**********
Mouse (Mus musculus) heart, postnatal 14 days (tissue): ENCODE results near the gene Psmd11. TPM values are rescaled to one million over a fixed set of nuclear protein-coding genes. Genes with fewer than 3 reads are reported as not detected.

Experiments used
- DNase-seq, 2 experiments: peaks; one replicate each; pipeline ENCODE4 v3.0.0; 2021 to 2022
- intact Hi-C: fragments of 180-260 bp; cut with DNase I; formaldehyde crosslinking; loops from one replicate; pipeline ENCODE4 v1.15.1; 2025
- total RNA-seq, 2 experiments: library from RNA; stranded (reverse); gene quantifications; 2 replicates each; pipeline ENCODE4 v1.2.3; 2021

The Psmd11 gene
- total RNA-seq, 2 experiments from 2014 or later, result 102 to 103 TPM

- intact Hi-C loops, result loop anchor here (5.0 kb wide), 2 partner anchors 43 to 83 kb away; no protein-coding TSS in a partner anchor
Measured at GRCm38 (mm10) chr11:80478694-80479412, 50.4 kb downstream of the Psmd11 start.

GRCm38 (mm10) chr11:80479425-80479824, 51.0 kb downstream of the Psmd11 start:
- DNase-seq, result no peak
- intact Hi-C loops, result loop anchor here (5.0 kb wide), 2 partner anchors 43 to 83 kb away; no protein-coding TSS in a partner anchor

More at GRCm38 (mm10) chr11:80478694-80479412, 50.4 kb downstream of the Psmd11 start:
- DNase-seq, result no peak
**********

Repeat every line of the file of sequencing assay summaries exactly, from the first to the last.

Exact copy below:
Mouse (Mus musculus) heart, postnatal 14 days (tissue): ENCODE results near the gene Psmd11. TPM values are rescaled to one million over a fixed set of nuclear protein-coding genes. Genes with fewer than 3 reads are reported as not detected.

Experiments used
- DNase-seq, 2 experiments: peaks; one replicate each; pipeline ENCODE4 v3.0.0; 2021 to 2022
- intact Hi-C: fragments of 180-260 bp; cut with DNase I; formaldehyde crosslinking; loops from one replicate; pipeline ENCODE4 v1.15.1; 2025
- total RNA-seq, 2 experiments: library from RNA; stranded (reverse); gene quantifications; 2 replicates each; pipeline ENCODE4 v1.2.3; 2021

The Psmd11 gene
- total RNA-seq, 2 experiments from 2014 or later, result 102 to 103 TPM

- intact Hi-C loops, result loop anchor here (5.0 kb wide), 2 partner anchors 43 to 83 kb away; no protein-coding TSS in a partner anchor
Measured at GRCm38 (mm10) chr11:80478694-80479412, 50.4 kb downstream of the Psmd11 start.

GRCm38 (mm10) chr11:80479425-80479824, 51.0 kb downstream of the Psmd11 start:
- DNase-seq, result no peak
- intact Hi-C loops, result loop anchor here (5.0 kb wide), 2 partner anchors 43 to 83 kb away; no protein-coding TSS in a partner anchor

More at GRCm38 (mm10) chr11:80478694-80479412, 50.4 kb downstream of the Psmd11 start:
- DNase-seq, result no peak